"Billets carry a much shorter delivery lead time than castings, are much more consistent dimensionally and contain no sand inclusions that can suddenly rupture a cutting edge," explains Sweitzer. "Total floor to floor time with a billet is about the same as with a casting, even though more stock must be removed. With billets, we should be able to simply fixture the piece, push START and stand back."
Rough milling of hydropower runners goes much faster with Ingersoll Hi Quad F cutter. The tool combines high feed geometry with capacity for higher depths of cut to get the most out of higher power machines with limited feed rates.
The first billet, for a 52 inch runner with a rush delivery requirement, hit the floor in February, 2014, eleven weeks sooner than castings could be delivered. The big disc measured 52" dia by 12 3/4" thick and weighed 9000 lb. About 4000 lb of stock needed to come off in initial roughing operations, essentially a four-axis job.
Originally shop manager Ken Neal planned to rough the symmetrical portions by turning and then to transfer the piece to a five axis mill for the rest. Trouble was, the lathe able to take such heavy workpieces was tied up for weeks for other work, yet the customer needed the runner sooner.
Smart Plan B
So instead, Ken Neal and lead man Jake Rawls moved the job on a six-axis Kuraki KBT 15BDX horizontal mill with a 44,000 lb turntable tooled with Ingersoll 3 inch Power Feed mills and 2 inch Form Master ball mills on 15 inch extensions. With their high feed geometry, both tools have become Canyon Hydro's mainstay for machining their larger fabricated runners, which are typically run on very large high-feed CNCs. However, the Kuraki emphasizes power and rigidity over table feed; it has a 35 HP spindle but a maximum feed rate of only 140 IPM. It's not a high-feed machine.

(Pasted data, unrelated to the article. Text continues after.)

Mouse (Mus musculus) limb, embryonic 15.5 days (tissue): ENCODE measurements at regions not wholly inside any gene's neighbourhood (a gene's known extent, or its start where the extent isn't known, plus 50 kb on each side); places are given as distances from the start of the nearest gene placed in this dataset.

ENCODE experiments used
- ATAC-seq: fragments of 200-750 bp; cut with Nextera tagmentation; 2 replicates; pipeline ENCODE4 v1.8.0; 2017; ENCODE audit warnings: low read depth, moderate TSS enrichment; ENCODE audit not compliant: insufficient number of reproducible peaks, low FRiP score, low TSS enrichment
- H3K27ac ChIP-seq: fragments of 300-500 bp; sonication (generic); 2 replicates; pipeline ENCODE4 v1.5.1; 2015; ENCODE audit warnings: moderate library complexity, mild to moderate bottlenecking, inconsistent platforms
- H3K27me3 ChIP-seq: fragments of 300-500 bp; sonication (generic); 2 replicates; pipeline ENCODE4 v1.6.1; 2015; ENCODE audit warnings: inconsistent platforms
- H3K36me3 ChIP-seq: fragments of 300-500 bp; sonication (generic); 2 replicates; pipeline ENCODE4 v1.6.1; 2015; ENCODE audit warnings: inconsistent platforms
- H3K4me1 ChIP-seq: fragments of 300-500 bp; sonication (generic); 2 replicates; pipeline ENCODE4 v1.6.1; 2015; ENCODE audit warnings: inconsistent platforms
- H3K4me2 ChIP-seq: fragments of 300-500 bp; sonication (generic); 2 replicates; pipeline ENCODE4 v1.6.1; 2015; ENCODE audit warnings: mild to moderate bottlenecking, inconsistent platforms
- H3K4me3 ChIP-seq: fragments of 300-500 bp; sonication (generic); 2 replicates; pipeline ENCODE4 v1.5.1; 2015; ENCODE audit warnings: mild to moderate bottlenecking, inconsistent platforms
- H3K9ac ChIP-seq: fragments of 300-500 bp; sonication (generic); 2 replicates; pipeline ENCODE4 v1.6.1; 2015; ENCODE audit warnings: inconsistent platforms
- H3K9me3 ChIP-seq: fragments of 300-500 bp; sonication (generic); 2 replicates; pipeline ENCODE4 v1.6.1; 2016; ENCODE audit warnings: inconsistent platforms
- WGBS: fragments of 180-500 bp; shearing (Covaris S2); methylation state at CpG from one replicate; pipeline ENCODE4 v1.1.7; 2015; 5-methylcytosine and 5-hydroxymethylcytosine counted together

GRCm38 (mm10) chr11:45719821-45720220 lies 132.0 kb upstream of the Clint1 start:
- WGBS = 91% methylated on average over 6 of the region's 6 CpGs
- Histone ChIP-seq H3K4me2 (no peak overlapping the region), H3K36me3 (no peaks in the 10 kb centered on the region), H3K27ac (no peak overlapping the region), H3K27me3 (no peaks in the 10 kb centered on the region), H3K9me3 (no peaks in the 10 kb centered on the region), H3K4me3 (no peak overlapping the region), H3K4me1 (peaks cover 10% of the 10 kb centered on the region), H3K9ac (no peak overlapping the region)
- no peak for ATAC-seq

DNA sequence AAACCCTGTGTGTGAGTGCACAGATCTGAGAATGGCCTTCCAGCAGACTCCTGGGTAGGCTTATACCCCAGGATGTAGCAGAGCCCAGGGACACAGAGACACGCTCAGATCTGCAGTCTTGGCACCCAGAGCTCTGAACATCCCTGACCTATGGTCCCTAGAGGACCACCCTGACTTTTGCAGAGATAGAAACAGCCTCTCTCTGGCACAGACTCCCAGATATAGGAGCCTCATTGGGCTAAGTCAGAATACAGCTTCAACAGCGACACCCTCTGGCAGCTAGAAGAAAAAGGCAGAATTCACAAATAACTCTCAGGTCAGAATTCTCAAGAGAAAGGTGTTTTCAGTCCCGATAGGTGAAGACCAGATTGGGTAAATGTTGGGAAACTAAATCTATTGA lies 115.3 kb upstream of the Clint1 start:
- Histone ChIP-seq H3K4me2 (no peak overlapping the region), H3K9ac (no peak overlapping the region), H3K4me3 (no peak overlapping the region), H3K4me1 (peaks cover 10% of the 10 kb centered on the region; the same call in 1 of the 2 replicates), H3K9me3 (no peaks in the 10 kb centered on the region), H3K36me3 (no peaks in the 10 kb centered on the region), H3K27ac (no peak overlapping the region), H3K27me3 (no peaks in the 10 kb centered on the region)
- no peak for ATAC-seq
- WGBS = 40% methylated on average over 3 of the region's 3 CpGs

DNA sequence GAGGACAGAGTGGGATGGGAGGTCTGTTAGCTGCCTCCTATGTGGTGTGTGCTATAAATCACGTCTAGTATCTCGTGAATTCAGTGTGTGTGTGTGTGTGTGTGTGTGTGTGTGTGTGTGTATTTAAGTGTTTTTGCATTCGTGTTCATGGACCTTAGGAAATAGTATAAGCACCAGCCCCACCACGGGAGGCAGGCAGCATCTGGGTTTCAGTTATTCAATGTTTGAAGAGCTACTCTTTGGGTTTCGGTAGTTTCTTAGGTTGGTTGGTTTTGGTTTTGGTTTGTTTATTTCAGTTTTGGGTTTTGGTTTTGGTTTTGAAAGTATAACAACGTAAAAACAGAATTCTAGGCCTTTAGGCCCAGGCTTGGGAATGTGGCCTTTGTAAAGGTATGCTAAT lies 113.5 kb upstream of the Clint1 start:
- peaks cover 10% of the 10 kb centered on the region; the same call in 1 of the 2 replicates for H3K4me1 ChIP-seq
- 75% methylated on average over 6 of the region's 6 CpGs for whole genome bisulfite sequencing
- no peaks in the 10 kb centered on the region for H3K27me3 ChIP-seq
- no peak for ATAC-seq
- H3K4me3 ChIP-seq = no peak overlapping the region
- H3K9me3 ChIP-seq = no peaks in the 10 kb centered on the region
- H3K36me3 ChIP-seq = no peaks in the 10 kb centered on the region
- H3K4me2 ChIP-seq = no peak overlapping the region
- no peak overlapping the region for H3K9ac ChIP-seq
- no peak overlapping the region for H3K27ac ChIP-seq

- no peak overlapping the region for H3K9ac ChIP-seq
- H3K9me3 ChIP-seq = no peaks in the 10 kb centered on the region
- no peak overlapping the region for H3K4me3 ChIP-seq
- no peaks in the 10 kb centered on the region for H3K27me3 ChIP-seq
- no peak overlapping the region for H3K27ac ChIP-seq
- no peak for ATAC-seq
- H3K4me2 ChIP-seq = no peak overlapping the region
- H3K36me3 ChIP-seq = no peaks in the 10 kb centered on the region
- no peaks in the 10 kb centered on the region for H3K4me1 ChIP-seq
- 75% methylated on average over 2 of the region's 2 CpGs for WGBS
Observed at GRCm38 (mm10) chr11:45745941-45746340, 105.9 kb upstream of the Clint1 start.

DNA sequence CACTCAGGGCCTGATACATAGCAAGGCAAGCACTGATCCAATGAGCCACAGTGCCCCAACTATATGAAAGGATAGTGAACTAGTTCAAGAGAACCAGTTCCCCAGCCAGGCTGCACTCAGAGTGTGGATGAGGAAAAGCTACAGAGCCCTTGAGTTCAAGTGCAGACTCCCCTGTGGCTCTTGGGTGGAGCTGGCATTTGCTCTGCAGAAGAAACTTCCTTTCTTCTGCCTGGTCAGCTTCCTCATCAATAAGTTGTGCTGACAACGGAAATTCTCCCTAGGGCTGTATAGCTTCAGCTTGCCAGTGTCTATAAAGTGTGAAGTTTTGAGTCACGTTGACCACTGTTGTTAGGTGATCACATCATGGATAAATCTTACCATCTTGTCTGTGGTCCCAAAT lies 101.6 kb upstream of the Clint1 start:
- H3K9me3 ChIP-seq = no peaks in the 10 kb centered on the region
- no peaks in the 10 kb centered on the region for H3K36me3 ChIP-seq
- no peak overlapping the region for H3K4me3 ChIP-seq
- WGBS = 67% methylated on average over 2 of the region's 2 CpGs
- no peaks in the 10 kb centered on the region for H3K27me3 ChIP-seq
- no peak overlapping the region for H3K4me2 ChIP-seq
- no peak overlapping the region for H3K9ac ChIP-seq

Canyon Hydro reports removal rates up to 50 cu in/min in stainless steel, with edge life averaging 7 hr in the cut and ranging from 2 to 45 hr depending on the parameters.
Using All the Power
Quickly recognizing the spindle power available and the tonnage of metal to be hogged out, Jake Rawls asked Ingersoll's Chris Murray for a 6-inch version of the Power Feed mill that had become a Canyon Hydro mainstay.